Louisiana flood costs nearly double some estimates thanks to climate change, 80% uninsured
A series of storms battered the gulf coast in August, particularly in Louisiana and Mississippi, in what was the worst natural disaster to hit the United States since Hurricane Sandy.
Now that the flooding has finally receded, watchdogs have gotten a better grip on the extent of the damage.
Some 110,000 homes and 100,000 vehicles were damaged or destroyed in the flooding, with a total cost projected to be between $10 billion and $15 billion, according to a Friday report from the insurer Aon.
Most crucially, only 20% of losses were insured through some sort of government program, at most, meaning that figure could be even lower. Many have taken to sites like GoFundMe to try and recoup their losses.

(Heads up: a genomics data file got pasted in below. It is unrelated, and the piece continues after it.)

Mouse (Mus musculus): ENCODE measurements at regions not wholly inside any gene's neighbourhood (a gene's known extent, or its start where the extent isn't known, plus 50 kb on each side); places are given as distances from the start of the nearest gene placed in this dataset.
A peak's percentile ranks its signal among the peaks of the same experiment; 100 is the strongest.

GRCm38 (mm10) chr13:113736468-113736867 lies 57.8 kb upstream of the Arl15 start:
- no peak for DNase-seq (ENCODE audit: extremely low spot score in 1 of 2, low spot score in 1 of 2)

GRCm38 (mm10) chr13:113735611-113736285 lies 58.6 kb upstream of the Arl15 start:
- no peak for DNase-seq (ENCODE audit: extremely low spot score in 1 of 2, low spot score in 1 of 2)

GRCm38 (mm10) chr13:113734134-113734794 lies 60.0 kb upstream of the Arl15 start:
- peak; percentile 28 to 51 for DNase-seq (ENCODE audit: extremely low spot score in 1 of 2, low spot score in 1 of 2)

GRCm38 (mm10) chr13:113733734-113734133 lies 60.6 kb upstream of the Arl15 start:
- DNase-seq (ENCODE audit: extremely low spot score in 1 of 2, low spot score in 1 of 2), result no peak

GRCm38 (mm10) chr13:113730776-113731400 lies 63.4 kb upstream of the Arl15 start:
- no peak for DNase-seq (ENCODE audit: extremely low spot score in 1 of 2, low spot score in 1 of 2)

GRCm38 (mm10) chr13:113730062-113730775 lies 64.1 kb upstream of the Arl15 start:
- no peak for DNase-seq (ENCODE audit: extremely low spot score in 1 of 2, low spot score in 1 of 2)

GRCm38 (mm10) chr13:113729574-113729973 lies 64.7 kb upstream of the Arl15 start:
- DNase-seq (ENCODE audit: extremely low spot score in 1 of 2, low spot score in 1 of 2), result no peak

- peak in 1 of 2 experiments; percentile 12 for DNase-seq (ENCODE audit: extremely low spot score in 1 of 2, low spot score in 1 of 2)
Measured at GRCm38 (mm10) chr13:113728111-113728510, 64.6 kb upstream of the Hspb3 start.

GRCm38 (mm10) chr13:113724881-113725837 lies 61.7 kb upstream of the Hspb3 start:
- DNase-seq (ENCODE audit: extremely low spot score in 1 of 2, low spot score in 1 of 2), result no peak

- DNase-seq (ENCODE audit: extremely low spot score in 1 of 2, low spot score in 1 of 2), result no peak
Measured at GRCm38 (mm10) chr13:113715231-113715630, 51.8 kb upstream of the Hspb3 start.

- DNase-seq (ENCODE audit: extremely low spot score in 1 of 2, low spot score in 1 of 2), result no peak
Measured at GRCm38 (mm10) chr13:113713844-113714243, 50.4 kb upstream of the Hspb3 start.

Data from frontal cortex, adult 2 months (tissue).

The federal government has already spent more than $660 million on temporary shelters and other relief efforts, but that's won't be nearly enough.
All week, Louisiana Gov. John Bell Edwards lobbied officials in Washington, D.C. to get an aid bill passed for more flood relief.
Even with additional federal support, state officials are unsure of how they're going to cover the bill, which earlier this week was thought to be closer to $8.7 billion.
Climate change was likely a factor in making the seven-day storm so bad, according to a report released Wednesday by the National Oceanic and Atmospheric Administration.
Scientists predicted that the likelihood of such an event is 40% higher than it would have been in pre-industrial times, and scientists expect that this sort of event will happen every 30 years in the Gulf region.
The storms are also more intense, the same study found.